I used Linux for 6 years before switching to OSX. It's a good OS for 90% of what computers are used for, but it is not OSX by any means. I used Linux for two reasons, Microsoft pissed me off after 15 + years of use and it was free. Like Android, there are tons of free apps out there for Linux. Those apps are, in general, not the quality of the apps you can get on a Mac. Sure, the apps on OSX cost money, but they work without having to spend hours screwing with them. If you feel that Linux is better than OSX, and it's free, the choice for you is clear. I work on Windows and Linux machines for my job all the time, when I get home, I just want something that does what I want with minimal hassle.
  21. Draeconis macrumors 6502a

    May 6, 2008
    Don't get me wrong, I run an Ubuntu Server, rebuild old machines with Ubuntu and really like linux on the whole, but you're rather incorrect with this statement.

    Linux can't run any of my programs I use to get work done, such as Ableton Live, Logic Studio, VDMX, Pro Tools etc.

    It also can't run many of my personal apps, like iTunes (yes, it can run the windows version with WINE, but not very well), though there are versions of Chrome, FileZilla, VLC, Handbrake, Skype,, Spotify and Steam (soon enough!), but on the whole it's not a proper mainstream OS yet, not until proper commercial applications are being developed for it.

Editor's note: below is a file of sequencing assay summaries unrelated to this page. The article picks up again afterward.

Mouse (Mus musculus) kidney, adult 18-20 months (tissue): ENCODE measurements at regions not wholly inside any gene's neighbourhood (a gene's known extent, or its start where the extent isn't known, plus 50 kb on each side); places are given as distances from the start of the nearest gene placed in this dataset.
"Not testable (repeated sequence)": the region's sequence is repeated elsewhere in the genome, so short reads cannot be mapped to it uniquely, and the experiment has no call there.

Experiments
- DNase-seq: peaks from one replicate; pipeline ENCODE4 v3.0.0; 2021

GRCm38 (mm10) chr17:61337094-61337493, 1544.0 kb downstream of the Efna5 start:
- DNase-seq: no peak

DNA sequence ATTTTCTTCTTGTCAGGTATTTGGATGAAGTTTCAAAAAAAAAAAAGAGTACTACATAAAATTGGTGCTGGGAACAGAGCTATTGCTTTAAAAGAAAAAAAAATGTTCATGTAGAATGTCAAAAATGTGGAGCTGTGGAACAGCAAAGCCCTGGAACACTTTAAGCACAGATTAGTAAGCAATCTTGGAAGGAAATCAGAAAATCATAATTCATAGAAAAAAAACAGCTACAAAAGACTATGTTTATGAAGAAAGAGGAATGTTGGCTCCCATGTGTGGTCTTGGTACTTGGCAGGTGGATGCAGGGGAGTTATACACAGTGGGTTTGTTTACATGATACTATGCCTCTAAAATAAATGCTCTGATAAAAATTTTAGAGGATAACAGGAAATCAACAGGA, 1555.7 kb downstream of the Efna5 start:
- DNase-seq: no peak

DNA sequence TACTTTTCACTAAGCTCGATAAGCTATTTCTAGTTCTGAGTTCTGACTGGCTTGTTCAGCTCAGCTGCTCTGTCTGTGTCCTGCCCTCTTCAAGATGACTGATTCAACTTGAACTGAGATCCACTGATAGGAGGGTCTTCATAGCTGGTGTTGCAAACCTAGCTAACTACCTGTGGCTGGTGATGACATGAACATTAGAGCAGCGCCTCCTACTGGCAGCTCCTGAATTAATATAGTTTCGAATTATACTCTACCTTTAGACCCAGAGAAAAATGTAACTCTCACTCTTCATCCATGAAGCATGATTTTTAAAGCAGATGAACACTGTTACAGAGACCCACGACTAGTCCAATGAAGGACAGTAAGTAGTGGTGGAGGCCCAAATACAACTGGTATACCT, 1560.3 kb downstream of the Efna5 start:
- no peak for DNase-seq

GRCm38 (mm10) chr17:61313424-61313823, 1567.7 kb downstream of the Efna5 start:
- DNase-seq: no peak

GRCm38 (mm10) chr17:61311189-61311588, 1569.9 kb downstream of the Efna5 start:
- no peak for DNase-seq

22. mreg376 macrumors 6502a


    Mar 23, 2008
    Brooklyn, NY
    Excellent point. And imagine what else you can do with that $29.99!
  23. *LTD* macrumors G4


    Feb 5, 2009
    Desktop Linux and "user experience" is great . . . if your standards are low enough.

    Let's leave the 3rd world operating systems to their respective "developing" markets and get with the times.

    I used Linux for about 2 years, between 2004 and 2006. It became readily apparent why it's free. A fun experiment and a learning process. That's about it.

    Not buy a state of the art operating system that is the highest iteration of a consumer OS?
  24. Gemütlichkeit macrumors 65816


    Nov 17, 2010